By Steve Atlas
Nicknames: Charm City, Mobtown, B’more, The City of Firsts, Monument City, Ravenstown
Mottos: “The Greatest City in America.”, “Get in on it.”, “The city that reads.”, “Believe.”
For the past several years, my hometown of Baltimore, Free Fall Baltimore: held every October to a series of free events, free admission to several attractions, and many other free programs and activities. The city offers several free shuttle buses that serve downtown Baltimore and other nearby attractions. The free bus service, Charm City Circulator, makes it easy and fun for visitors to enjoy a weekend here without needing to drive.
Baltimore’s local public transit system, Maryland Transit Administration (MTA) provides light rail, subway (Metro), and local and regional bus routes. (On weekdays, MTA provides MARC commuter train service between Baltimore and Washington, D.C.-just an hour away.) A one-day bus (good for unlimited travel on MTA local buses, subway and light rail) costs just $3.60 ($1.20 for senior citizens age 65 and older). For more information about MTA routes, schedules, fares and passes, visit www.mtamaryland.gov, or call (410) 539-5000.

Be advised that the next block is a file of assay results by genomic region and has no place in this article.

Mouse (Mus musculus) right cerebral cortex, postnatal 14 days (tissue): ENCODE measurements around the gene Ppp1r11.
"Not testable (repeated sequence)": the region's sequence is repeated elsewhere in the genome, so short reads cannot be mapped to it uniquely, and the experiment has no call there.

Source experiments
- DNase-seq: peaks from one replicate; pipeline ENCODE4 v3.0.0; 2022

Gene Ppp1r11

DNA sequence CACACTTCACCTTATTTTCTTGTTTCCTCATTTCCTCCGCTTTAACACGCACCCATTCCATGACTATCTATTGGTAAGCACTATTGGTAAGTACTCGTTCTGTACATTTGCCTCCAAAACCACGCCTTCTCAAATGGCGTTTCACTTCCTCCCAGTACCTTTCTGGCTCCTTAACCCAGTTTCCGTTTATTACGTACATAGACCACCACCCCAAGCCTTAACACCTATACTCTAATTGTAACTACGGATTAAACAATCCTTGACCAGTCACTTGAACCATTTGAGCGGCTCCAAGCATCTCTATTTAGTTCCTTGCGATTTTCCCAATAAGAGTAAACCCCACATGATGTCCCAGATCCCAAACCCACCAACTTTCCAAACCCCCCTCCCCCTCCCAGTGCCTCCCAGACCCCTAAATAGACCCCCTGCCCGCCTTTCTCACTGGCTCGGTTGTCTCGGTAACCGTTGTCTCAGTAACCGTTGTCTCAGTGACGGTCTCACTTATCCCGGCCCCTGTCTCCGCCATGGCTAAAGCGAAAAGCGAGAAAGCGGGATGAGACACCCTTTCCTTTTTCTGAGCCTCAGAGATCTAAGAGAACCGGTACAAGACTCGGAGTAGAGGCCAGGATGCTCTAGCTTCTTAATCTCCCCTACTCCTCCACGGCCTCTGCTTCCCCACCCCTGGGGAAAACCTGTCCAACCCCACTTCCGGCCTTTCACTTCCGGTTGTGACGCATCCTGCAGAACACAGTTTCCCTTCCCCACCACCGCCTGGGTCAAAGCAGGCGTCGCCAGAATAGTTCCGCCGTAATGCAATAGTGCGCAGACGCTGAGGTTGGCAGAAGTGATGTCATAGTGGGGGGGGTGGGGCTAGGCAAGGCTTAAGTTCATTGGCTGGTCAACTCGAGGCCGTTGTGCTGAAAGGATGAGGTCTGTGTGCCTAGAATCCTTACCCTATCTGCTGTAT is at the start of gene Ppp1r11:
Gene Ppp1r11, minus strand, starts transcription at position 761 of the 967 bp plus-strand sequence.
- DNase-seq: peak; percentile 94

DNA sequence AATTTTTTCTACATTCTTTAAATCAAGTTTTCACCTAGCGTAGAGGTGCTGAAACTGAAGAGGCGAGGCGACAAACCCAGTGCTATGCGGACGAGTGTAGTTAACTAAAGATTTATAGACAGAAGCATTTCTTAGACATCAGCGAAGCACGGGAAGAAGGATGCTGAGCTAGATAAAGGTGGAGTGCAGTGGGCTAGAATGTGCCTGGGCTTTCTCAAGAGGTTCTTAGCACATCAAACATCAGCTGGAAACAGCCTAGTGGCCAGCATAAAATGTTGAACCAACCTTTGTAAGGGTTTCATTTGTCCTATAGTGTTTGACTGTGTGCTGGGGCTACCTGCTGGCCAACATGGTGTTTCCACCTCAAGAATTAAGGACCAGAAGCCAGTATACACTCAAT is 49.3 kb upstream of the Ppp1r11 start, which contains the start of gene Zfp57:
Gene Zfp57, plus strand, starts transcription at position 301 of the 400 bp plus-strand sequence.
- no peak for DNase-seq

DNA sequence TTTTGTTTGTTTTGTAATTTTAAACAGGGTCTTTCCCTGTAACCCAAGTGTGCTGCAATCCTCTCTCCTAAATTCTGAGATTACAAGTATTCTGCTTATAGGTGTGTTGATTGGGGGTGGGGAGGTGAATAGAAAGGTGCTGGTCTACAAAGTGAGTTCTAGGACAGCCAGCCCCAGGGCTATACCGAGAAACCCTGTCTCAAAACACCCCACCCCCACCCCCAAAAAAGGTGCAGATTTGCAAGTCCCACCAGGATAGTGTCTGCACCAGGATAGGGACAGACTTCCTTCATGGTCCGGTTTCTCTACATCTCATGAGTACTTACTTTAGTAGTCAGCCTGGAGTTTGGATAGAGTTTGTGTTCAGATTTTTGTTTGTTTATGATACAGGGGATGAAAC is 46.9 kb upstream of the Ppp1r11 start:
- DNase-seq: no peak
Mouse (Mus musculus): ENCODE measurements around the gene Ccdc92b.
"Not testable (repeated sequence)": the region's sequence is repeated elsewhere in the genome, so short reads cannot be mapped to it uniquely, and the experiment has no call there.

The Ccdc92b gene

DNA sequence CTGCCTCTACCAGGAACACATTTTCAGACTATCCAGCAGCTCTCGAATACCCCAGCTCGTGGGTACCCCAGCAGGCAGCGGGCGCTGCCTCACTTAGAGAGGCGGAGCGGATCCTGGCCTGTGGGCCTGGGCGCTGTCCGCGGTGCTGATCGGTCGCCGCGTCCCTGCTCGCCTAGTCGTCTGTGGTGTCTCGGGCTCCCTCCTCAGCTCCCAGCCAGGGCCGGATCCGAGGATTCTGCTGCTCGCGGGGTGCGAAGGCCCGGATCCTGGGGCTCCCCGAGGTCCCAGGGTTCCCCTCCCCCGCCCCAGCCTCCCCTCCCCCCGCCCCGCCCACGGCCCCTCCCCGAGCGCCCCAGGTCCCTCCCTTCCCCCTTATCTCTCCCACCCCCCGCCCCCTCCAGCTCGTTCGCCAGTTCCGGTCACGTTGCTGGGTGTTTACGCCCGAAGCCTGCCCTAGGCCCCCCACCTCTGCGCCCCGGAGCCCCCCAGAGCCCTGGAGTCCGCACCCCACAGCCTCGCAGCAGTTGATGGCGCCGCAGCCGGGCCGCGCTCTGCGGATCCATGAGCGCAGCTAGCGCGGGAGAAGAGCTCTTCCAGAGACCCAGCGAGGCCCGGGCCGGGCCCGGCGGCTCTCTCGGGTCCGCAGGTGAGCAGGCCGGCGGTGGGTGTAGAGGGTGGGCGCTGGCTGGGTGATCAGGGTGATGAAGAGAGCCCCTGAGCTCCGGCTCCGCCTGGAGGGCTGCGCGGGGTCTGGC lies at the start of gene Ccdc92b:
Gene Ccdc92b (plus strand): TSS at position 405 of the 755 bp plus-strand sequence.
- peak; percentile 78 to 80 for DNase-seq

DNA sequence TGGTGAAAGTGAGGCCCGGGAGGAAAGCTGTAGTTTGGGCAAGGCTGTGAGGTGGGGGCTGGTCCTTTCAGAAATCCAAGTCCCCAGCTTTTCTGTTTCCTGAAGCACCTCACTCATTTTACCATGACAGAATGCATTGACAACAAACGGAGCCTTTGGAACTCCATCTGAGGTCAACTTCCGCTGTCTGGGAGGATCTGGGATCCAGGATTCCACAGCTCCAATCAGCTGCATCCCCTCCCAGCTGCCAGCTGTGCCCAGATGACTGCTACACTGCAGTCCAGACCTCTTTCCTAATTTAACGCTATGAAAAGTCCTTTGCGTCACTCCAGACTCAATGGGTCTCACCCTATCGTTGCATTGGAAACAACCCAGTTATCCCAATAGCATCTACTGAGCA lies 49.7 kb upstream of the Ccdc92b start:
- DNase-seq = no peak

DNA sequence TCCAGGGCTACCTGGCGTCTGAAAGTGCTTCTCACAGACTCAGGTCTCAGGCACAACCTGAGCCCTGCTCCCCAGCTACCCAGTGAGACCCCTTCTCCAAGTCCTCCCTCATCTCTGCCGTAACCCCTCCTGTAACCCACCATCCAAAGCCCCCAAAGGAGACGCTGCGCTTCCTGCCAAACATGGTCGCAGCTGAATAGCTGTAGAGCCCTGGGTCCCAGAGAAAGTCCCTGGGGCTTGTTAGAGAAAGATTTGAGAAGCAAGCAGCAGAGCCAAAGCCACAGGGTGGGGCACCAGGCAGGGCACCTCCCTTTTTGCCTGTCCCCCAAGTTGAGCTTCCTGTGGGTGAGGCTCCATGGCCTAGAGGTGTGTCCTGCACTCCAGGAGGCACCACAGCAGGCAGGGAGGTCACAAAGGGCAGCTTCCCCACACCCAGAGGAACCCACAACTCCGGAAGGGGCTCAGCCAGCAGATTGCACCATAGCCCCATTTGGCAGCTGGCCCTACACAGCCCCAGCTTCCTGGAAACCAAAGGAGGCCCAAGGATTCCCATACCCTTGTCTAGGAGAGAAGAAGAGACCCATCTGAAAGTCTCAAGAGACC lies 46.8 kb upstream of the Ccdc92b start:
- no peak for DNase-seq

October is a great time to visit Baltimore, the city we will visit in today’s Car Free Journey column.
It’s easy to get here without a car. BWI Airport is served by Southwest and several other low-cost airlines. Baltimore’s Penn Station and BWI Rail stations are served by Amtrak’s Northeastern Regional (and some Acela) trains. Bolt Bus stops on St. Paul Street near Amtrak’s Baltimore Penn Station.
From all of these locations, it’s easy to take MTA’s Light Rail which stops at BWI Airport, and Penn Station. The Charm City Circulator’s Purple Route begins outside of Penn Station, on Charles St.
MEGABUS stops near the White Marsh Mall in Baltimore County. (From MEGABUS’s White Marsh stops, walk to the White Marsh Mall and catch MTA’s route 35 to downtown Baltimore.) Greyhound stops south of downtown at 2110 Haines Street, Baltimore 21201. MTA Route 27 serves the Greyhound terminal.